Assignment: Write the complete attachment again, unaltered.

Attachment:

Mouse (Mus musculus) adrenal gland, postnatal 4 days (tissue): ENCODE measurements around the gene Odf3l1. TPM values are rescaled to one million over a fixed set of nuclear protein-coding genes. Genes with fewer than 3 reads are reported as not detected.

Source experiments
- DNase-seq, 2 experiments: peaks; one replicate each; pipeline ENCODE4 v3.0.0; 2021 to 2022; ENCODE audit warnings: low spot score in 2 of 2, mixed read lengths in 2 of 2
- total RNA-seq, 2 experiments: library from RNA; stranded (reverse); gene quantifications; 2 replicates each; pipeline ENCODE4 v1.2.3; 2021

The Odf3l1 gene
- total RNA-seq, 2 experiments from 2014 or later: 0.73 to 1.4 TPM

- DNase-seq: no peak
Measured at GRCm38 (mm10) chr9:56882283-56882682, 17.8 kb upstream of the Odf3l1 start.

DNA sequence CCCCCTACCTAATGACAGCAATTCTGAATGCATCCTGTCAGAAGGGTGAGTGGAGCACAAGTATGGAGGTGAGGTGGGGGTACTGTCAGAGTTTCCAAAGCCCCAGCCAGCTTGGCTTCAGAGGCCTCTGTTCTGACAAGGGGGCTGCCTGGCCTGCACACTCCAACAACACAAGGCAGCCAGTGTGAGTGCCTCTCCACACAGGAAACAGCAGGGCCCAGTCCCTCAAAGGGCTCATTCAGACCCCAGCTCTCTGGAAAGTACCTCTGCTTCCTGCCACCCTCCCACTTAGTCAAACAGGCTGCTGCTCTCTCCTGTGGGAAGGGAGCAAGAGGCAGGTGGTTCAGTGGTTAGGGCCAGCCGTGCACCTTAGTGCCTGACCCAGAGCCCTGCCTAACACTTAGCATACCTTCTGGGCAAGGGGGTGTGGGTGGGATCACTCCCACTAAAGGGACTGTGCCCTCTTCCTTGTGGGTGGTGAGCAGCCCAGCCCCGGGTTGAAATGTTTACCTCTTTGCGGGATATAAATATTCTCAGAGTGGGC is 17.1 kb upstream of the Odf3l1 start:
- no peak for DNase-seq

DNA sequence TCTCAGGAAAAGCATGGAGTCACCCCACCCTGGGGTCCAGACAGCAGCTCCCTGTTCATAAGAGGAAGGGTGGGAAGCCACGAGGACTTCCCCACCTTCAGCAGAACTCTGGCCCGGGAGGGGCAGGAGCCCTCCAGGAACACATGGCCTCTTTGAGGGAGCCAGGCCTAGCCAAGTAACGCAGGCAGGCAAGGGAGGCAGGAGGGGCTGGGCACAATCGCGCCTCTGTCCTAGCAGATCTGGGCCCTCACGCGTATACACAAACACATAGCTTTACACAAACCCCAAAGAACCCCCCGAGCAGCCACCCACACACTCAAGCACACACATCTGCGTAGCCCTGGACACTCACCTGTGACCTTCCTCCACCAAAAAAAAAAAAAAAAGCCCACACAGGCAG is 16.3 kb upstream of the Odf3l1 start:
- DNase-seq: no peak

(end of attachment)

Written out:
Mouse (Mus musculus) adrenal gland, postnatal 4 days (tissue): ENCODE measurements around the gene Odf3l1. TPM values are rescaled to one million over a fixed set of nuclear protein-coding genes. Genes with fewer than 3 reads are reported as not detected.

Source experiments
- DNase-seq, 2 experiments: peaks; one replicate each; pipeline ENCODE4 v3.0.0; 2021 to 2022; ENCODE audit warnings: low spot score in 2 of 2, mixed read lengths in 2 of 2
- total RNA-seq, 2 experiments: library from RNA; stranded (reverse); gene quantifications; 2 replicates each; pipeline ENCODE4 v1.2.3; 2021

The Odf3l1 gene
- total RNA-seq, 2 experiments from 2014 or later: 0.73 to 1.4 TPM

- DNase-seq: no peak
Measured at GRCm38 (mm10) chr9:56882283-56882682, 17.8 kb upstream of the Odf3l1 start.

DNA sequence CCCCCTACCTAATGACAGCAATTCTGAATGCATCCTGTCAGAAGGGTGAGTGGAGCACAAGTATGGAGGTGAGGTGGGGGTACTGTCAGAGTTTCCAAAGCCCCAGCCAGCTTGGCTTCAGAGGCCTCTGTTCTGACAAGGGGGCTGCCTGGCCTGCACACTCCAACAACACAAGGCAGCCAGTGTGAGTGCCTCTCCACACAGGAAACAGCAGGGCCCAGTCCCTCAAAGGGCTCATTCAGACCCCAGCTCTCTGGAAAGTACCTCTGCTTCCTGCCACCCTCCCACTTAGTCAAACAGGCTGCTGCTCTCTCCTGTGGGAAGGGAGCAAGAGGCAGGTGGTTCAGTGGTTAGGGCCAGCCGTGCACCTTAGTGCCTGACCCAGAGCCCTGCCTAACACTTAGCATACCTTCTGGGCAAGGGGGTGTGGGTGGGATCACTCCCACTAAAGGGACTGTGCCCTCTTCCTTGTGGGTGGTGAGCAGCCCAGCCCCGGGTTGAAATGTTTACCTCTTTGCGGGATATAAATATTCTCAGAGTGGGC is 17.1 kb upstream of the Odf3l1 start:
- no peak for DNase-seq

DNA sequence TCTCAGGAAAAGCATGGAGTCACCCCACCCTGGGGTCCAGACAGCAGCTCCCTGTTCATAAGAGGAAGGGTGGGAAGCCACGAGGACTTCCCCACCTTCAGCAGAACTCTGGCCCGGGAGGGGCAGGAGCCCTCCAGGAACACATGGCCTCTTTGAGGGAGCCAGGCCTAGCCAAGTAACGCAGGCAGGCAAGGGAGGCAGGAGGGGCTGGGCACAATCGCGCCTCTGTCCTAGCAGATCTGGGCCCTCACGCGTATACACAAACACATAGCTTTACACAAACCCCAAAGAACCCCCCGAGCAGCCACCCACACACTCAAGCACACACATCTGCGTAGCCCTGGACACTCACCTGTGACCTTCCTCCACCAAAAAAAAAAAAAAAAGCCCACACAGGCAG is 16.3 kb upstream of the Odf3l1 start:
- DNase-seq: no peak